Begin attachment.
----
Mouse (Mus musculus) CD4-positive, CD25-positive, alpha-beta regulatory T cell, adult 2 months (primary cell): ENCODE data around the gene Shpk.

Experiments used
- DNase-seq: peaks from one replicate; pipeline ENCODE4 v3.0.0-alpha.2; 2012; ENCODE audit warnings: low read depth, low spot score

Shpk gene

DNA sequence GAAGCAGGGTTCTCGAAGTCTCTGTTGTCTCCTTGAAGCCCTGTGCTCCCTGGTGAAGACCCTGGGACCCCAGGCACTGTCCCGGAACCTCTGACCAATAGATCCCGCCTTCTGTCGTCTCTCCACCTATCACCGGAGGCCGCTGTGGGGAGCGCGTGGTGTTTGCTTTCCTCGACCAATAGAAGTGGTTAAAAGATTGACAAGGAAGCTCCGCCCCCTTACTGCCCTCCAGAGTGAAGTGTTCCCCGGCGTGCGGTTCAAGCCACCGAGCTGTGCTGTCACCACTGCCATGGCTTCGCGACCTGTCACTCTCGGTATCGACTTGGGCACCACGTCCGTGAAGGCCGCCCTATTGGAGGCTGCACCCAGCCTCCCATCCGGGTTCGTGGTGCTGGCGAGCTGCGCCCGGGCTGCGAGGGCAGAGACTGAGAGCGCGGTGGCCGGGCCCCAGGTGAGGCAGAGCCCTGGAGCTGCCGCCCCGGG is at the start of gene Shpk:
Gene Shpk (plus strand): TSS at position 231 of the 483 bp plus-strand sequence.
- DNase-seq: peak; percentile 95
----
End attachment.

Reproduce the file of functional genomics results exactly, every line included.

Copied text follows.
Mouse (Mus musculus) CD4-positive, CD25-positive, alpha-beta regulatory T cell, adult 2 months (primary cell): ENCODE data around the gene Shpk.

Experiments used
- DNase-seq: peaks from one replicate; pipeline ENCODE4 v3.0.0-alpha.2; 2012; ENCODE audit warnings: low read depth, low spot score

Shpk gene

DNA sequence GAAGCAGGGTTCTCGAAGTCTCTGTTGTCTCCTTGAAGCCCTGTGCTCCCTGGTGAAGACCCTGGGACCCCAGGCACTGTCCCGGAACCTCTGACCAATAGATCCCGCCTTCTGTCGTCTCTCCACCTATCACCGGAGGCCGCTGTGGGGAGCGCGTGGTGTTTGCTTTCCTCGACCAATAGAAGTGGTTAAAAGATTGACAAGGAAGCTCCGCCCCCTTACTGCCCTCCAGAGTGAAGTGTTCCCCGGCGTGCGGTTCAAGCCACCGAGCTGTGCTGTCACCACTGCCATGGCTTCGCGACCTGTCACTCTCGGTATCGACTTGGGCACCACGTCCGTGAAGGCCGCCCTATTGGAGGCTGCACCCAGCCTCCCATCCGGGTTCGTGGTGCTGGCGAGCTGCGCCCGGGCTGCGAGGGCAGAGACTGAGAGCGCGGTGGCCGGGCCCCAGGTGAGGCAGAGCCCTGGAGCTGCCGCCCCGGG is at the start of gene Shpk:
Gene Shpk (plus strand): TSS at position 231 of the 483 bp plus-strand sequence.
- DNase-seq: peak; percentile 95